SPLASH – Write to Share

January 6, 2011

in Conferences

One of my goals as member of the Mozilla research team is to encourage more public sharing of innovative ideas that contribute to the open web.  One way that this sharing can occur is via conference papers. My last post announced the call for papers for the ACM SPLASH conference Wavefront program.  I want to tell you a bit more about SPLASH/Wavefront and why your participation contributes to the development of the open web.

To start, I want to talk about different kinds of conferences.  The conferences you are probably most familiar are what I call  “selling conferences”.  (In all fairness, it would probably be equally accurate to call these “learning conferences” but I’m writing this from the perspective of a potential speaker rather than a non-speaker attendee.) In these conferences, the speakers are “experts” and generally have something (a product, a methodology, a programming language, a software tool, an interesting idea, etc.) that they are pitching. The audience is there to learn about what’s new and to choose new things to try (“buy”). There is a directed one-way information flow from the expert speakers to the audience. Many selling conferences are for-profit commercial ventures and often speakers are chosen on their ability to attract paying attendees.  A primary goal of many selling conference is to just get people to pay to attend.

Another kind of conference is what I call a “sharing conference”.  At these conferences, the speakers and audience members are generally professional peers. Everybody is there to share new ideas and to provide feedback on them. Speakers are chosen based upon the novelty and potential impart of the work they will speak about. Most sharing conferences are non-commercial and their primary goal is to advance the state-of-the art by sharing important new ideas and developments. The most significant sharing conferences are “conferences of record” where speakers are required to document their work in an archival report (a paper).  This enables the sharing to continue after the conference concludes and with those who cannot physically attend. The conference papers become a resource that may remain accessible and relevant for years after the actual conference.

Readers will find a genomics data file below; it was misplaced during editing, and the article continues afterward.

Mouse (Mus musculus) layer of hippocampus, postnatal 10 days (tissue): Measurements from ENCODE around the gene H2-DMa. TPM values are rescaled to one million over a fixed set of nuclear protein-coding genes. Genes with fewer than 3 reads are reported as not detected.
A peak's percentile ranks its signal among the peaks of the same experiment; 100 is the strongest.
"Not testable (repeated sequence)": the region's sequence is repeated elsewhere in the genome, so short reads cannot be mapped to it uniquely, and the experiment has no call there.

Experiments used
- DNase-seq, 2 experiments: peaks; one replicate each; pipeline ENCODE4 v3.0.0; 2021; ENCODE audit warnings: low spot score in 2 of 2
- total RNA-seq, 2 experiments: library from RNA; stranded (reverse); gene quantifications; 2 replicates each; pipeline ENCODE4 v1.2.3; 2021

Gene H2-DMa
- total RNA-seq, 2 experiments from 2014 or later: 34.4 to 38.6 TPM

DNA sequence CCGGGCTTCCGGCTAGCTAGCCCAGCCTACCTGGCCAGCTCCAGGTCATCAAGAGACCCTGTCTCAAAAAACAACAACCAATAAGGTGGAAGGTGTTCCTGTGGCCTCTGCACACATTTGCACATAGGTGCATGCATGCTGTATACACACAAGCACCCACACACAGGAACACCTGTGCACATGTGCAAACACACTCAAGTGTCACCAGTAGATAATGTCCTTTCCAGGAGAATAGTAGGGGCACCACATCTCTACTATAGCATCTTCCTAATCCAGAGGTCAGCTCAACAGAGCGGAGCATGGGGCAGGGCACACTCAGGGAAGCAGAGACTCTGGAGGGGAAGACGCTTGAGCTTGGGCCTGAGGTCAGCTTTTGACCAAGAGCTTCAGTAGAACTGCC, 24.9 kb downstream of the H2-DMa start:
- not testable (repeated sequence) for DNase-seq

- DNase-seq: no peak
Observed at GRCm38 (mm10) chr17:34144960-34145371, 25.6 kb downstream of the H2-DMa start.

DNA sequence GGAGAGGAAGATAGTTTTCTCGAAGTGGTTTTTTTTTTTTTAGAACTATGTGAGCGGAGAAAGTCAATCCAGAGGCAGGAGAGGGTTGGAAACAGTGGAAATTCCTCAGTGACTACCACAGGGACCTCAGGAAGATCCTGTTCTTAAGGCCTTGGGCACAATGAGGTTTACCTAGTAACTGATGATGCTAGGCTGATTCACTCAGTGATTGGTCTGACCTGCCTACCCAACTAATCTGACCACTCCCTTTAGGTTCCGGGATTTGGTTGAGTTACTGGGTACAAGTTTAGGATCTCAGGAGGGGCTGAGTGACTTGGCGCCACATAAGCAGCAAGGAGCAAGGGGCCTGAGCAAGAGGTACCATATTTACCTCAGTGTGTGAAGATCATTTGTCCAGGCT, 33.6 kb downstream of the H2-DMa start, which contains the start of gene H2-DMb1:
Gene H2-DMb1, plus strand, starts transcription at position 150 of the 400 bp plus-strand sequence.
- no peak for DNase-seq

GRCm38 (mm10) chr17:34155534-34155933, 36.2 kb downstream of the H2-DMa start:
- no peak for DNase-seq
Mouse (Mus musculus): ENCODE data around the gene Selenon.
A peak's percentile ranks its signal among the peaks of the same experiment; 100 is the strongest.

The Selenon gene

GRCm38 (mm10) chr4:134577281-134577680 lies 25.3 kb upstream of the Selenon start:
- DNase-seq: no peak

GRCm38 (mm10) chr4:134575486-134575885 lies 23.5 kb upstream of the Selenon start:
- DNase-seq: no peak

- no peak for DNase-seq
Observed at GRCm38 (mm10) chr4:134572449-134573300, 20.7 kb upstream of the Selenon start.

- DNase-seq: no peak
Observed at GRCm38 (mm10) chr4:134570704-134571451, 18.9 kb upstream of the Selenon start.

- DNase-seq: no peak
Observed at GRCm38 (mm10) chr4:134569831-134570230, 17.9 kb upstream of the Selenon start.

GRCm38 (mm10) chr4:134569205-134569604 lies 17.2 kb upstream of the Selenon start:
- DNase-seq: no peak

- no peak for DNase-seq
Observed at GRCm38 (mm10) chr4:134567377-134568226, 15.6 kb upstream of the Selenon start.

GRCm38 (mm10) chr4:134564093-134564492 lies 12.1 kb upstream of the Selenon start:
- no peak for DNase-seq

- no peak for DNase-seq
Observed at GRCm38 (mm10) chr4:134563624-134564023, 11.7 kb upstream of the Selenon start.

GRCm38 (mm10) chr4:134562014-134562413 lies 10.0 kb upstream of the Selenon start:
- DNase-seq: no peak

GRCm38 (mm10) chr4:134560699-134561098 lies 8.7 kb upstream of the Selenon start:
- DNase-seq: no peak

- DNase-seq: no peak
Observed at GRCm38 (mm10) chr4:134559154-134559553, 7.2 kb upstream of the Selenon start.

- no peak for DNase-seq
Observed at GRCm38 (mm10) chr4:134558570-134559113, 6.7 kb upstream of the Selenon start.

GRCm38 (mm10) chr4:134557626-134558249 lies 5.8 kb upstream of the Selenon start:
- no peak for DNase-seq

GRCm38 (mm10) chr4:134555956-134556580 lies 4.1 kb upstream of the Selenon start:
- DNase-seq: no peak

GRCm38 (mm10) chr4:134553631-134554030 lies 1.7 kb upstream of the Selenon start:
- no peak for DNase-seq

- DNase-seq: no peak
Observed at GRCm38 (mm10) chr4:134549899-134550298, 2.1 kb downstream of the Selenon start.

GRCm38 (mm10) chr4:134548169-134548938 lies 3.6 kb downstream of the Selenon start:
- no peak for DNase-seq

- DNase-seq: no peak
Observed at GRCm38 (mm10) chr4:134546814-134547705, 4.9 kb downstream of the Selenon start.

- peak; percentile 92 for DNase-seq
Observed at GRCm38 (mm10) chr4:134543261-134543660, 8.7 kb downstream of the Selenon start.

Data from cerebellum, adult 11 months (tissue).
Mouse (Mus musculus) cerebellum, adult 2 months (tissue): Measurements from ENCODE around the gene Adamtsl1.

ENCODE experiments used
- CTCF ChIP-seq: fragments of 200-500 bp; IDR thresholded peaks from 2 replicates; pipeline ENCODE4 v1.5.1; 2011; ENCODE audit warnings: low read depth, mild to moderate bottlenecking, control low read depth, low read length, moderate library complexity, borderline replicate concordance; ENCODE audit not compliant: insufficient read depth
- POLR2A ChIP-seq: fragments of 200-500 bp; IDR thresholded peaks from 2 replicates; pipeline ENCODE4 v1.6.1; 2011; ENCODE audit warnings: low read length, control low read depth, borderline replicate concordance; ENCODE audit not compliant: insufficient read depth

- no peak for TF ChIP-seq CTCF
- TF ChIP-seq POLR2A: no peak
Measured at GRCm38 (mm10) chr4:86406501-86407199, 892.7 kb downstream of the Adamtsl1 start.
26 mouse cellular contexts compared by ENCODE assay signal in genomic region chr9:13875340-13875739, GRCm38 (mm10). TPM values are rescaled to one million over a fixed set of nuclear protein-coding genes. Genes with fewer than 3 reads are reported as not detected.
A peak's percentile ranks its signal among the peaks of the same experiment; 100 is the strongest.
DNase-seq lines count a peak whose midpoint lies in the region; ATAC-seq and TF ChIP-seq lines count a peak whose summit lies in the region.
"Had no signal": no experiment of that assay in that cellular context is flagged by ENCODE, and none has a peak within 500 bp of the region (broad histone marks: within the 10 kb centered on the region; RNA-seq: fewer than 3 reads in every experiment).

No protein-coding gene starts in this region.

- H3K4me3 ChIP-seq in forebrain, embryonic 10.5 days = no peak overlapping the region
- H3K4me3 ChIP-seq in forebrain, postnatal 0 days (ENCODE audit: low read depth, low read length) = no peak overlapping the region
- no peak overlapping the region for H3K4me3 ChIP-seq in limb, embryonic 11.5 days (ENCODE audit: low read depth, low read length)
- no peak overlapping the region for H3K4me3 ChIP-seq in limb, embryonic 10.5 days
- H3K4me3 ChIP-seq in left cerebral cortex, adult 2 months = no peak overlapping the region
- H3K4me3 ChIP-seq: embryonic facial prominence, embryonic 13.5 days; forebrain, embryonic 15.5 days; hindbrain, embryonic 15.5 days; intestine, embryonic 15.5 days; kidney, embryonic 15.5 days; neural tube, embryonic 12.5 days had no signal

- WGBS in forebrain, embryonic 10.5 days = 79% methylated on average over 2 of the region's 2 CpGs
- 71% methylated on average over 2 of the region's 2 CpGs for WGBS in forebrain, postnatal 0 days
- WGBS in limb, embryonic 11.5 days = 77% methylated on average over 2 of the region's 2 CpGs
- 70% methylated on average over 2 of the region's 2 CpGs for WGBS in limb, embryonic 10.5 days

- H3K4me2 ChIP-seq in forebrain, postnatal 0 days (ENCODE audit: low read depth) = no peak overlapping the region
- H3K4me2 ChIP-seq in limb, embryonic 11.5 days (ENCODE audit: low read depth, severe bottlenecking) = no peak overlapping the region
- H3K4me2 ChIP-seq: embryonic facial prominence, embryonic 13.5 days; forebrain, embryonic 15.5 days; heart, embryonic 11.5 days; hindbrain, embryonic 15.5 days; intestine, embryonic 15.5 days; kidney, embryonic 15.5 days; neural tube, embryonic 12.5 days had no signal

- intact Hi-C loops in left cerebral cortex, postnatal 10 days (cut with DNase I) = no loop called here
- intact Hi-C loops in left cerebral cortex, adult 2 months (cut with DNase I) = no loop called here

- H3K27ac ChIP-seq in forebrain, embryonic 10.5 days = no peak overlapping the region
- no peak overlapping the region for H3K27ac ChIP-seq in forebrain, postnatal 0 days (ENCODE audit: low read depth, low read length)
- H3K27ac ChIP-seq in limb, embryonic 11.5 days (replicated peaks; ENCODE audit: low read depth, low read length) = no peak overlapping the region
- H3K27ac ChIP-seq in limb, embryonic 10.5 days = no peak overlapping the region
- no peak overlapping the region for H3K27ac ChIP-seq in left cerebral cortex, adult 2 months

Using these conference characterizations SPLASH is a “sharing conference of record”.  It is sponsored by the ACM, the world’s largest computing society, and SPLASH papers are archived in the ACM Digital Library.  SPLASH and conferences like it exist to foster the sharing of new ideas among computing innovators. This year, with the introduction of its Wavefront program, webish computing is becoming one of the focus areas for SPLASH.

There are relatively few conferences of this sort that are focused on webish technologies. In addition to SPLASH/Wavefront another is WebApps which coincidentally is also being held in Portland this year.

If you are pushing the state-of-the-art of webish computing and want your ideas to have an impact beyond your immediate projects you should consider submitting a paper to either or both of these conferences.  For most of us, shipping code is our top priority. But sharing our innovative ideas is also essential to the future of the open web.

{ 2 comments }

johnjbarton January 7, 2011 at 10:26 am

The ACM so-called “Digital Library” is a pay-per-view site, so I can not see how it qualifies as “sharing”. Many ACM site users work at large organizations with site licenses so they never have to think about how their work is being resold by the ACM. Because conferences like SPLASH use ACM, even individuals otherwise committed to open systems are forced to give their copyrighted work to ACM control. An organization like SPLASH should join open access journals like the Public Library of Science, http://www.plos.org/.

allen January 8, 2011 at 9:58 am

I agree that it is unfortunate that the ACM Digital Library (that is its actual name) is behind a paywall. So is the IEEE library. Hopefully that will change in the future.

That said, I think it is reasonable to acknowledge that maintaining permanent online archives costs real money and that these organizations do need some ongoing way to support that activity. My perception is that open science efforts such as PLOS are more directed as alternatives to high-priced for-profit commercial journals rather than non-profit archives such as the ACM’s. Personally, I think that we all have a serious problem regarding the long maintenance of digital archives in a manner that will span both human and organizational lifetimes. More of us in the computing field need to be working on solutions to this problem.

ACM authors including authors of SPLASH papers are still allowed to openly share their work. The ACM copyright policy is fairly liberal in the rights retained by authors. In particular, an author is permitted to make copies of their papers publicly and freely available via the authors personal or institutional website. An author does give up copyright control to the ACM but in return the author is getting curation and archival services that ensure the long term availability of the author’s work.

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